"I think obviously this needs to be done in a careful and prudent fashion," Bolton said in 2008 of a strike on Iran. "But I think that the strategic situation now is that if we don't respond, the Iranians will take it as a sign of weakness." play

"I think obviously this needs to be done in a careful and prudent fashion," Bolton said in 2008 of a strike on Iran. "But I think that the strategic situation now is that if we don't respond, the Iranians will take it as a sign of weakness."

(Fox News)

Source: Fox News



"A strike accompanied by effective public diplomacy could well turn Iran's diverse population against an oppressive regime," Bolton wrote in 2009, advocating a strike on Iran by Israel. "Most of the Arab world's leaders would welcome Israel solving the Iran nuclear problem, although they certainly won't say so publicly and will rhetorically embrace Iran if Israel strikes."

"A strike accompanied by effective public diplomacy could well turn Iran's diverse population against an oppressive regime," Bolton wrote in 2009, advocating a strike on Iran by Israel. "Most of the Arab world's leaders would welcome Israel solving the Iran nuclear problem, although they certainly won't say so publicly and will rhetorically embrace Iran if Israel strikes." play

"A strike accompanied by effective public diplomacy could well turn Iran's diverse population against an oppressive regime," Bolton wrote in 2009, advocating a strike on Iran by Israel. "Most of the Arab world's leaders would welcome Israel solving the Iran nuclear problem, although they certainly won't say so publicly and will rhetorically embrace Iran if Israel strikes."

(Associated Press)

Source: Wall Street Journal



"The inescapable conclusion is that Iran will not negotiate away its nuclear program," Bolton wrote in 2015. "Nor will sanctions block its building a broad and deep weapons infrastructure. The inconvenient truth is that only military action like Israel's 1981 attack on Saddam Hussein's Osirak reactor in Iraq or its 2007 destruction of a Syrian reactor, designed and built by North Korea, can accomplish what is required. Time is terribly short, but a strike can still succeed."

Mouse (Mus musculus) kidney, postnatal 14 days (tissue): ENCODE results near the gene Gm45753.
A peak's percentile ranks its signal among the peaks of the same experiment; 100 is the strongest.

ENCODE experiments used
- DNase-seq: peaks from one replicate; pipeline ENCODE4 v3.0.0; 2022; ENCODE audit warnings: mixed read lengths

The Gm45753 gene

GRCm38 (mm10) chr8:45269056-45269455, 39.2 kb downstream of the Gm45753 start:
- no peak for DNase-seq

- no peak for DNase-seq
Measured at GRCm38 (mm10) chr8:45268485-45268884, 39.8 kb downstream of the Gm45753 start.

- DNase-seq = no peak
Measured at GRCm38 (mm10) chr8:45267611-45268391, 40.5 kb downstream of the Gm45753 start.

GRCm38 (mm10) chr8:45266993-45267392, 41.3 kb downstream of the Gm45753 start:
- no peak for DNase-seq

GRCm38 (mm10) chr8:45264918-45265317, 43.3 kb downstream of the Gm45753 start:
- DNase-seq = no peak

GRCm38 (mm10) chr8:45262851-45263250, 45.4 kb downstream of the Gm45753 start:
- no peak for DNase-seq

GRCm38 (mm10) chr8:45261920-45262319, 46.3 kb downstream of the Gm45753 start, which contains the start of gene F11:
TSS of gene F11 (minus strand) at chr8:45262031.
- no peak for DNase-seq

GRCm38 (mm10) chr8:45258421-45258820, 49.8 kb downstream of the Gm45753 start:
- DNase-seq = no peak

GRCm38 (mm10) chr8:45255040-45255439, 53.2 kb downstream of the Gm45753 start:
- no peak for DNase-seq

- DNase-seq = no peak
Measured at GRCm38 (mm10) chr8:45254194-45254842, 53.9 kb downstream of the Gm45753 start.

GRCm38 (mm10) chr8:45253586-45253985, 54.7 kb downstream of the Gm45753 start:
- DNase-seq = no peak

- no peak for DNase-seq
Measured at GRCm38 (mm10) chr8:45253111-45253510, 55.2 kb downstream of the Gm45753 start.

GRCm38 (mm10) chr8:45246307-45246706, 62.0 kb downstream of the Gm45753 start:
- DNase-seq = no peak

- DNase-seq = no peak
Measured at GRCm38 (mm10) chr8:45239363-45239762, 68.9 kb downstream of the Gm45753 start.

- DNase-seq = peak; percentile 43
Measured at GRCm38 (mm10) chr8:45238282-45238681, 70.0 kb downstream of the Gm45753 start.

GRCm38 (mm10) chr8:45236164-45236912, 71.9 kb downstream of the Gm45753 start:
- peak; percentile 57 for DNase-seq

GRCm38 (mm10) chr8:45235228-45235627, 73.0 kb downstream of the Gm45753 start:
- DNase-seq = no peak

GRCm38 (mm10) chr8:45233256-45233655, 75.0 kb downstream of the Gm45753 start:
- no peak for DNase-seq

"The inescapable conclusion is that Iran will not negotiate away its nuclear program," Bolton wrote in 2015. "Nor will sanctions block its building a broad and deep weapons infrastructure. The inconvenient truth is that only military action like Israel's 1981 attack on Saddam Hussein's Osirak reactor in Iraq or its 2007 destruction of a Syrian reactor, designed and built by North Korea, can accomplish what is required. Time is terribly short, but a strike can still succeed." play

"The inescapable conclusion is that Iran will not negotiate away its nuclear program," Bolton wrote in 2015. "Nor will sanctions block its building a broad and deep weapons infrastructure. The inconvenient truth is that only military action like Israel's 1981 attack on Saddam Hussein's Osirak reactor in Iraq or its 2007 destruction of a Syrian reactor, designed and built by North Korea, can accomplish what is required. Time is terribly short, but a strike can still succeed."

(Alex Wong/Getty Images)

Source: New York Times



"King Abdullah of Jordan, who is not simply the Muslim king of a Muslim country, unlike our president," Bolton said in an August 2016 speech to the conservative American Freedom Alliance.

"King Abdullah of Jordan, who is not simply the Muslim king of a Muslim country, unlike our president," Bolton said in an August 2016 speech to the conservative American Freedom Alliance. play

"King Abdullah of Jordan, who is not simply the Muslim king of a Muslim country, unlike our president," Bolton said in an August 2016 speech to the conservative American Freedom Alliance.

(YouTube)

Source: American Freedom Alliance



"It is perfectly legitimate for the United States to respond to the current 'necessity' posed by North Korea's nuclear weapons by striking first," Bolton wrote in February.

"It is perfectly legitimate for the United States to respond to the current 'necessity' posed by North Korea's nuclear weapons by striking first," Bolton wrote in February. play

"It is perfectly legitimate for the United States to respond to the current 'necessity' posed by North Korea's nuclear weapons by striking first," Bolton wrote in February.

(Fox Business)

Source: Wall Street Journal